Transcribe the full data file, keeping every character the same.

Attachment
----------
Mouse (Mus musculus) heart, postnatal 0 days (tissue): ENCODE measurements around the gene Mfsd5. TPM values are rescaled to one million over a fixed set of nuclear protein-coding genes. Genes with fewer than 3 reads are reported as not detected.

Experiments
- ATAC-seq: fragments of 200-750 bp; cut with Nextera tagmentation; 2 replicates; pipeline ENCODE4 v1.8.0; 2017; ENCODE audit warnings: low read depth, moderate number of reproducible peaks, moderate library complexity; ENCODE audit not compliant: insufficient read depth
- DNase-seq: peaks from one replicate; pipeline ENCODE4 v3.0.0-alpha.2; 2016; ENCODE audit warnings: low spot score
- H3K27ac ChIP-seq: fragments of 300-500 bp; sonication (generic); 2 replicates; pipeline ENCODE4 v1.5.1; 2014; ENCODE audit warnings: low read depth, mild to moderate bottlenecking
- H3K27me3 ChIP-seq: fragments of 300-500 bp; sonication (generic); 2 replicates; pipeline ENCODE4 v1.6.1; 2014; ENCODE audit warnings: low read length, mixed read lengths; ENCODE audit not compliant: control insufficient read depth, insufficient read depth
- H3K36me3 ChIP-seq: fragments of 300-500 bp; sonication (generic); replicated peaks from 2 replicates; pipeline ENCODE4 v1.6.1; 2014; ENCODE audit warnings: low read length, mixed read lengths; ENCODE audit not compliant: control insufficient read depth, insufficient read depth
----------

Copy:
Mouse (Mus musculus) heart, postnatal 0 days (tissue): ENCODE measurements around the gene Mfsd5. TPM values are rescaled to one million over a fixed set of nuclear protein-coding genes. Genes with fewer than 3 reads are reported as not detected.

Experiments
- ATAC-seq: fragments of 200-750 bp; cut with Nextera tagmentation; 2 replicates; pipeline ENCODE4 v1.8.0; 2017; ENCODE audit warnings: low read depth, moderate number of reproducible peaks, moderate library complexity; ENCODE audit not compliant: insufficient read depth
- DNase-seq: peaks from one replicate; pipeline ENCODE4 v3.0.0-alpha.2; 2016; ENCODE audit warnings: low spot score
- H3K27ac ChIP-seq: fragments of 300-500 bp; sonication (generic); 2 replicates; pipeline ENCODE4 v1.5.1; 2014; ENCODE audit warnings: low read depth, mild to moderate bottlenecking
- H3K27me3 ChIP-seq: fragments of 300-500 bp; sonication (generic); 2 replicates; pipeline ENCODE4 v1.6.1; 2014; ENCODE audit warnings: low read length, mixed read lengths; ENCODE audit not compliant: control insufficient read depth, insufficient read depth
- H3K36me3 ChIP-seq: fragments of 300-500 bp; sonication (generic); replicated peaks from 2 replicates; pipeline ENCODE4 v1.6.1; 2014; ENCODE audit warnings: low read length, mixed read lengths; ENCODE audit not compliant: control insufficient read depth, insufficient read depth